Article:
And the trend is building. Last month, Notation Capital raised an $8M seed fund, noting amongst other observations that “There are so few real VCs willing to invest in pre-growth. They all want to invest in the growth chart.” And yesterday, Charles Hudson, a Partner at SoftTechVC (one of the original MicroVCs) left his post to form his own pre-seed fund, citing a desire to get his hands dirtier at even earlier stage with entrepreneurs.

The Pre-Seed Evolution

This is really the only relevant part of this post (the rest is just my formalized fluff to make myself look smart): High level – the venture landscape has changed and “early stage” or “seed” or “microVC firms” are not going to be the proper source of funding for most entrepreneurs.

This is Chicago Ventures’ evolution as a fund. Chicago Ventures was born in December 2011 (let’s call it 2012) amidst the boom in MicroVC funds, of which there are now more than 200. Many of these funds will fail, but others are building strong networks, brands, and track records. I’d like to think we’re on the right trajectory in those areas, but as you’ll note, the consequence of our success was that as we did our job well, we moved further upstream in the investment stack.

We’re not the only ones. I’d imagine many iterative MicroVCs have experienced similar shifts. A deepening risk aversion is a natural consequence of the current ecosystem dynamics: incrementally more startups, increasingly verticalized target markets, and growing non-institutional early stage capital. Venture Capital is a game of missing information and the current setup provides even very early stage investors with a greater information advantage than ever before: and for us, there’s simply no option but to take it. (Remember, that we have a fiduciary duty to our investors as well). The even better news for MicroVCs is that with a few exceptions, the market is so oversaturated with startups, that even by waiting an additional 9-18 months, our entry valuation (albeit often higher) is still low enough to make fund economics work.

What this means is that many of the outlets that used to provide $250k checks to early stage entrepreneurs no longer exist.

Entrepreneurs need a new option: a firm whose model is based on high variance investments in exchange for increased ownership and lower valuations. These are  the new Super Angels. Funds such as K9 Ventures, Boldstart, Ludlow, and Brooklyn Bridge Ventures are great examples of quality firms filling this gap. Their models are predicated on having the conviction to place bets before larger investors step in.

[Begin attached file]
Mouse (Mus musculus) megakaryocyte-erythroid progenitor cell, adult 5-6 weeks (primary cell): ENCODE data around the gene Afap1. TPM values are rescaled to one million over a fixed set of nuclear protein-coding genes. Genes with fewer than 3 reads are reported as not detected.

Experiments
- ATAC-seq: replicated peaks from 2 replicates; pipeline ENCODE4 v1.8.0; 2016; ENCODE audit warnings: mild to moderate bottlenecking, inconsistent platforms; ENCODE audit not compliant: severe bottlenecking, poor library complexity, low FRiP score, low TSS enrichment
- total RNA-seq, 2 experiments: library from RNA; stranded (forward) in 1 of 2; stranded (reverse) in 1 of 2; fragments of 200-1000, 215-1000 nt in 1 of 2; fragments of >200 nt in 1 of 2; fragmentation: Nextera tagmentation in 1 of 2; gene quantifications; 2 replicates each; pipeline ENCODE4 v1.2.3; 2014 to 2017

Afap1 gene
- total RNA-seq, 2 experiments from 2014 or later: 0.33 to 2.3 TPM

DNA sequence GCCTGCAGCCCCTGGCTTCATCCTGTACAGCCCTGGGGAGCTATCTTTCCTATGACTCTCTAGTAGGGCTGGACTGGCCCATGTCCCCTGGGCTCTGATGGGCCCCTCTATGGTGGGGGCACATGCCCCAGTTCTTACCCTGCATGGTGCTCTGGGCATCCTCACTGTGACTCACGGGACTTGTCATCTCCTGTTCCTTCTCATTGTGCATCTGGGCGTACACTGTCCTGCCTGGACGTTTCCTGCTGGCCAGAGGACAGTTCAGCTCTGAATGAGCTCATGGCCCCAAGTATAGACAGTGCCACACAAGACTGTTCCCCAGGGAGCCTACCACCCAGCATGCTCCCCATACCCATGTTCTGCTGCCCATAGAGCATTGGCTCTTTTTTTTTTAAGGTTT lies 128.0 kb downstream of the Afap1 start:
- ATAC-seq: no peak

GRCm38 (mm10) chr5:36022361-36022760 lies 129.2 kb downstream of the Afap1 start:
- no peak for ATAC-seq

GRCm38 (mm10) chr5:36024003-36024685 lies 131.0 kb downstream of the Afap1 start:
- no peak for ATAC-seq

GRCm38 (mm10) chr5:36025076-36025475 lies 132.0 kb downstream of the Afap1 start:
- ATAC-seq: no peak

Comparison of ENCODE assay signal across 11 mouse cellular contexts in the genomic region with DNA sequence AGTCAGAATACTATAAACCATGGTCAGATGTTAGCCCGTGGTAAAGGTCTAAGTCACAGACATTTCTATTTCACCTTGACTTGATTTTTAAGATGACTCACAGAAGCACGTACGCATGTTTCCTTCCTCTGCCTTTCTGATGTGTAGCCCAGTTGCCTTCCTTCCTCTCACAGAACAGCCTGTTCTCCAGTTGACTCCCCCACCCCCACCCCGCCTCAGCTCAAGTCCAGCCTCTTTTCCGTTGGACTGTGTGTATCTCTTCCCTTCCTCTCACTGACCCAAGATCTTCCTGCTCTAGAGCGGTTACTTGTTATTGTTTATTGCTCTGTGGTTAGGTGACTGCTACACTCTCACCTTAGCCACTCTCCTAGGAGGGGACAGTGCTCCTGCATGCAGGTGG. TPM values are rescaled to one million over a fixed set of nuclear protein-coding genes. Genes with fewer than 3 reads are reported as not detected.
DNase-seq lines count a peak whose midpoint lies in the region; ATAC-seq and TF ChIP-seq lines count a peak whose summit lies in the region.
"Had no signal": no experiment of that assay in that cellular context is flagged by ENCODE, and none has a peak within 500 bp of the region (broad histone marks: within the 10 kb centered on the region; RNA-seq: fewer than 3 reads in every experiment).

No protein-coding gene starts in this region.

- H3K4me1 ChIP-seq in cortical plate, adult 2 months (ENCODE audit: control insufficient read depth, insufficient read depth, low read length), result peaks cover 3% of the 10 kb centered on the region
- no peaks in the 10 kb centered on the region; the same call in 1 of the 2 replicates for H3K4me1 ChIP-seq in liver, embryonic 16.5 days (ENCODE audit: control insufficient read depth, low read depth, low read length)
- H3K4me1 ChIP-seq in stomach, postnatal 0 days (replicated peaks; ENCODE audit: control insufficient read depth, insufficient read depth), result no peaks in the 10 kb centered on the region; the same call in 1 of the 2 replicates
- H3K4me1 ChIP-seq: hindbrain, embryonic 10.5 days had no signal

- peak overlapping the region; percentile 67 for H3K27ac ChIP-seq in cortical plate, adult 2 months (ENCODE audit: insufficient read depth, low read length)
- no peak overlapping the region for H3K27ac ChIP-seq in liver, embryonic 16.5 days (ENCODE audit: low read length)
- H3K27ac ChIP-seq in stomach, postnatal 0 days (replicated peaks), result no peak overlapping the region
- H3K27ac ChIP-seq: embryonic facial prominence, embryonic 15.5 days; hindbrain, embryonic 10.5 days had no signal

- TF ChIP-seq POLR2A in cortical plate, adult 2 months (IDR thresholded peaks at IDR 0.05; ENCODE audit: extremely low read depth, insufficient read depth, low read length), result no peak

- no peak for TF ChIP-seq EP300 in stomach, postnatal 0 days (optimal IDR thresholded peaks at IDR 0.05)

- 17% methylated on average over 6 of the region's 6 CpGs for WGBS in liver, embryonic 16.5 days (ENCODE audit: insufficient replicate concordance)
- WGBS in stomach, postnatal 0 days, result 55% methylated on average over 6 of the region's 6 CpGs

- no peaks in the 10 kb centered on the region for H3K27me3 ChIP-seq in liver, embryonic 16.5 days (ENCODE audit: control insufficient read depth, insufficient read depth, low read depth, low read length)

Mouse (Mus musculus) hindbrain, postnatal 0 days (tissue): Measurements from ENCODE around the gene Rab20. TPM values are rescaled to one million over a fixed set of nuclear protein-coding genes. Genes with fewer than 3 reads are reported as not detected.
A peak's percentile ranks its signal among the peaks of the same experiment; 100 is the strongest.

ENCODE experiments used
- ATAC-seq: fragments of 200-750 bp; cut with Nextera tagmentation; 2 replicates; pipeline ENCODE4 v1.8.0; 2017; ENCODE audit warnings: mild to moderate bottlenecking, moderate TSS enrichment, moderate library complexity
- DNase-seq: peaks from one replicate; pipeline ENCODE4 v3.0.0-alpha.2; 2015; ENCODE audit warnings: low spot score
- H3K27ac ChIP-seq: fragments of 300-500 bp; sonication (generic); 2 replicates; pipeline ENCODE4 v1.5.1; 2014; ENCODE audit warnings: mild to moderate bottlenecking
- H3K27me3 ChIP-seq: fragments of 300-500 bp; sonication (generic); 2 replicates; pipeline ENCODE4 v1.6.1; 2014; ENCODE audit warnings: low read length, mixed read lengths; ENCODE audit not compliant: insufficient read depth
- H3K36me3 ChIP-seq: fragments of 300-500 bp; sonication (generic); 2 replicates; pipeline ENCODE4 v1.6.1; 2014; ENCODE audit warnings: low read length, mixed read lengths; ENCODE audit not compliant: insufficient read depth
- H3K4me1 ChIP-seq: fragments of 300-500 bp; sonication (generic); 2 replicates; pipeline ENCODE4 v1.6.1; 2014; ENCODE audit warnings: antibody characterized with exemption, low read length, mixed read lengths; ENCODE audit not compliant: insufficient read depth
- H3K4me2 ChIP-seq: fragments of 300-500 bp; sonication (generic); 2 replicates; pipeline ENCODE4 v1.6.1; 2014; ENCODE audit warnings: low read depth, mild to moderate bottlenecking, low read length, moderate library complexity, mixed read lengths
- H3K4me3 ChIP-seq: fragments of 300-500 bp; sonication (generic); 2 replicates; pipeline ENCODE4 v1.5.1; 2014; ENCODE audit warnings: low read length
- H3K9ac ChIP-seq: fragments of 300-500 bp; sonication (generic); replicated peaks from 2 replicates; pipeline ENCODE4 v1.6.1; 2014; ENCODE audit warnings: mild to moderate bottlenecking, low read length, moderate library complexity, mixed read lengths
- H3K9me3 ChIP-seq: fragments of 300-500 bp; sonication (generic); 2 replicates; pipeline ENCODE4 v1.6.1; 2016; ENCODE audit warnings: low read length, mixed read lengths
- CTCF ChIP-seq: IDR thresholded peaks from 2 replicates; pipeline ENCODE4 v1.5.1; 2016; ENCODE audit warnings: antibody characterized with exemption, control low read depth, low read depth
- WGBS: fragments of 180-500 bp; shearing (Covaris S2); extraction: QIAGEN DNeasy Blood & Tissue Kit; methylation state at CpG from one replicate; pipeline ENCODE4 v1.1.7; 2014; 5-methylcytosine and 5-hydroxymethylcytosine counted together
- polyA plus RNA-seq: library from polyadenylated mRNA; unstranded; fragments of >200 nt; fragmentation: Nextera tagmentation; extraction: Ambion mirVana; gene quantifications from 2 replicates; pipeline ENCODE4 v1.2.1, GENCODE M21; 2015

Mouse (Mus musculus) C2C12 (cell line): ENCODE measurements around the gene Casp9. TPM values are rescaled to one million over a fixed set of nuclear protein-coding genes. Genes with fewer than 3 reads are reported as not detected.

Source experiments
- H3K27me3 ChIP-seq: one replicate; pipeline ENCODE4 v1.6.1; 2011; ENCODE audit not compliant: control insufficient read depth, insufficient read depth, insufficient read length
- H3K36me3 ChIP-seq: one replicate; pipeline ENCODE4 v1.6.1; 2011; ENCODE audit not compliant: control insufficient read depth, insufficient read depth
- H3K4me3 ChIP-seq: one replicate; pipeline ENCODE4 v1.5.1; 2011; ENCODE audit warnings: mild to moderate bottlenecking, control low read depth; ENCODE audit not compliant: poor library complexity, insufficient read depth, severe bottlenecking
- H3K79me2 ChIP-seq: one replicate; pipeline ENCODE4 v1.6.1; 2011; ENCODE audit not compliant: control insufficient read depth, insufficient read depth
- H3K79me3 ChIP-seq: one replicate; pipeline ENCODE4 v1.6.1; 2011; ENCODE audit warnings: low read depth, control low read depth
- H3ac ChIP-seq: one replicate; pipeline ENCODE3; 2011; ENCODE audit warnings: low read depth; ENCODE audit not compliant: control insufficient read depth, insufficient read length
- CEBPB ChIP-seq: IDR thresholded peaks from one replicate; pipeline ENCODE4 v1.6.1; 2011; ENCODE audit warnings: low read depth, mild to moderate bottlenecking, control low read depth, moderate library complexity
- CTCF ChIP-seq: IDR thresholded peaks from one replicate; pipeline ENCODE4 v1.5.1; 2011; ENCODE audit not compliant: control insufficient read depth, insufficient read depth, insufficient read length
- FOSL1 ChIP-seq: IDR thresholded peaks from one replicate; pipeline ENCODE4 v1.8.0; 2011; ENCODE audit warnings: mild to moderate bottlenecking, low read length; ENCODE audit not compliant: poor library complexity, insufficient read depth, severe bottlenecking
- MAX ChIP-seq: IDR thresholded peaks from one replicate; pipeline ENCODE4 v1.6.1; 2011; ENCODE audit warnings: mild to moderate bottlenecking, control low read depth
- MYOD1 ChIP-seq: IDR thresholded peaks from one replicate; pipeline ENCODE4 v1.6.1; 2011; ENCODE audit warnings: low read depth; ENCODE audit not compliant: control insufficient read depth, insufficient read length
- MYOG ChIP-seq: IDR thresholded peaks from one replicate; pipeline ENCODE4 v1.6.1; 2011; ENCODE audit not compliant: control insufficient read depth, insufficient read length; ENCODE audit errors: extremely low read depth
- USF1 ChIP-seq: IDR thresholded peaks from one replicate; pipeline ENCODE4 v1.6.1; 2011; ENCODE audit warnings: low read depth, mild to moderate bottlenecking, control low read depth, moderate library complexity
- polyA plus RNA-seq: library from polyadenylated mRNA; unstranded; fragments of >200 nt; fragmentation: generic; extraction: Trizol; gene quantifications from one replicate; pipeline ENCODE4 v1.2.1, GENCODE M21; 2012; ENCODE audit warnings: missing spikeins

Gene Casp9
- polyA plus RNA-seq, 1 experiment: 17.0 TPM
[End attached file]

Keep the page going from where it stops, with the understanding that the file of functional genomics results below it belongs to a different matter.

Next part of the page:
In my opinion, entrepreneurs reading this at the 2-6 employee stage, with a product only a couple of months old or still in MVP mode, should be approaching these firms first and avoid wasting time with traditional seed VCs. The pre-seed firms are working hard to build strong upstream syndicate networks and if they believe a larger institution could be an appropriate partner, will make the recommendation accordingly.


If you’re not from Chitown, you can skip this section. High level – I maintain the highly controversial and unpopular opinion that Chicago has degraded over the past three years from a pre-seed funding perspective. And it is a real crying shame.

That seems like an insane proposition given the explosion in the Chicago tech scene, 1871’s hyper-growth, incubators such as MATTER, and the proliferation of local seed funds: Chicago Ventures, Lightbank, Hyde Park Venture Partners, JUMP Capital, and MATH.

But again, it’s all in how you define “seed.” If you’re a company in market with traction, a relevant team, 18 months of metrics and looking to fundraise $1-3M to step on the gas, Chicago is strong as hell. But if you’re earlier, there’s a gaping hole.

3 years ago, Chicago’s 45 most active angels merged together into a single entity, Firestarter Fund which often serves as a follow-on fund for $750k-2M rounds. The intentions were beyond noble but it had the effect of pushing most of those angels’ money upstream into larger financings. Other angels merged into Corazon Capital – a group I personally believe is phenomenally value additive, hands on, a dream investor – but again, a lot (though not all) of that money is being deployed further upstream.

The flip side is that there is more private Chicago money looking to enter the venture class: real estate professionals, banking, HFT, etc. But this money overwhelmingly does not have experience in helping build or manage early stage startups. Worse, because they are largely not price sensitive, they will inflate entry valuations to the point of being unpalatable for institutional seed VCs once the company hits an early growth curve. This forces those companies to continue tapping non-institutional money ad nauseum.